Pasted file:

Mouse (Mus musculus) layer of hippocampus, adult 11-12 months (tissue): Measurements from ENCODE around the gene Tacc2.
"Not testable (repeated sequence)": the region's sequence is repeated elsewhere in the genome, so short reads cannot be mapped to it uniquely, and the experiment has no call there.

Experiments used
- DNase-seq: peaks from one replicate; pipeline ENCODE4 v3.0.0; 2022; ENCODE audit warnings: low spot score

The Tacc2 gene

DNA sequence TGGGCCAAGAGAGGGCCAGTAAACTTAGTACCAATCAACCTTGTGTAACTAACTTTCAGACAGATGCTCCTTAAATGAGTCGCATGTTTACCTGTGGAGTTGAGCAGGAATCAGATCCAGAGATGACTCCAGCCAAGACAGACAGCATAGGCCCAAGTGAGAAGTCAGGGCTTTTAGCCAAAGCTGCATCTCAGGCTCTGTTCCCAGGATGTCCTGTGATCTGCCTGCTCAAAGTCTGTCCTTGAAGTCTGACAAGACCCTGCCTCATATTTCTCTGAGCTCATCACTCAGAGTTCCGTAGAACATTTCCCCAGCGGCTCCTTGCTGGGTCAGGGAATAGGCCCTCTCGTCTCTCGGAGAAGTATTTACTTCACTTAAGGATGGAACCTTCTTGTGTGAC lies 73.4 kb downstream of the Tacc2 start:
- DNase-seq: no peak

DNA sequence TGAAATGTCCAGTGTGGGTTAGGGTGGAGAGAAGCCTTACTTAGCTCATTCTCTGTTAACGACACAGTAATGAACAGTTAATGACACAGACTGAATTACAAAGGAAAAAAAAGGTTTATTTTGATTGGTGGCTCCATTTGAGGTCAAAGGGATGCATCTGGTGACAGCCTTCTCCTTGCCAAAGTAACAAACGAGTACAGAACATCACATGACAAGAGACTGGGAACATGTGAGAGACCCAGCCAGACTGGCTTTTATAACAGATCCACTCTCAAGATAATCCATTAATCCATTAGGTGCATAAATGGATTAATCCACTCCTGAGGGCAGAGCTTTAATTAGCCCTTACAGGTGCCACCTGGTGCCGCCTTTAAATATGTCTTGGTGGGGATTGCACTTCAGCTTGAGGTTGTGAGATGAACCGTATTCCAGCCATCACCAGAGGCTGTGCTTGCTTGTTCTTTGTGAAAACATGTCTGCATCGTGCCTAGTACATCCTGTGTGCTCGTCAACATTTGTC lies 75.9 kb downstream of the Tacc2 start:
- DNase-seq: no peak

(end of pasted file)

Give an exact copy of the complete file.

Mouse (Mus musculus) layer of hippocampus, adult 11-12 months (tissue): Measurements from ENCODE around the gene Tacc2.
"Not testable (repeated sequence)": the region's sequence is repeated elsewhere in the genome, so short reads cannot be mapped to it uniquely, and the experiment has no call there.

Experiments used
- DNase-seq: peaks from one replicate; pipeline ENCODE4 v3.0.0; 2022; ENCODE audit warnings: low spot score

The Tacc2 gene

DNA sequence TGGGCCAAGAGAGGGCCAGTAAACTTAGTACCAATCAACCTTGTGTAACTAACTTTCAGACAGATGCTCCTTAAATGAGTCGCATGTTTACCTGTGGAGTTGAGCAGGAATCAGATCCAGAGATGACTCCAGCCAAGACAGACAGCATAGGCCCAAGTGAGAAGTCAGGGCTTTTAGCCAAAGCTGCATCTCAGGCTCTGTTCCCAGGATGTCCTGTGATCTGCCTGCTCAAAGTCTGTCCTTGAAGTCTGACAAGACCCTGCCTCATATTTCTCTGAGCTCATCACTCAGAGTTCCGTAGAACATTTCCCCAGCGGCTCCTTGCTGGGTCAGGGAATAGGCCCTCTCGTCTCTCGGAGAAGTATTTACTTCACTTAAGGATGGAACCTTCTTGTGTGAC lies 73.4 kb downstream of the Tacc2 start:
- DNase-seq: no peak

DNA sequence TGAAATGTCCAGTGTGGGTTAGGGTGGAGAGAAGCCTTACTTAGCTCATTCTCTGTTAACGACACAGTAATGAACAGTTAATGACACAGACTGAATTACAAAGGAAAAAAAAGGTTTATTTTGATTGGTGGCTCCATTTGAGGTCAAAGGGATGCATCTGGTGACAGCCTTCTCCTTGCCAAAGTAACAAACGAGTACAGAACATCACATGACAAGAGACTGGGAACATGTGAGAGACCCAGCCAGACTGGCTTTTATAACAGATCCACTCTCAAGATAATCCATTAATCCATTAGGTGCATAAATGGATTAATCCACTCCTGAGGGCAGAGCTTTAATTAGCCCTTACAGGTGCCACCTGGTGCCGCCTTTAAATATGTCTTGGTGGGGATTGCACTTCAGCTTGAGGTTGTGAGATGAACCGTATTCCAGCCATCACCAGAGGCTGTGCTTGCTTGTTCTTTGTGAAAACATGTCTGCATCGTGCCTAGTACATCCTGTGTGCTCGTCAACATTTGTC lies 75.9 kb downstream of the Tacc2 start:
- DNase-seq: no peak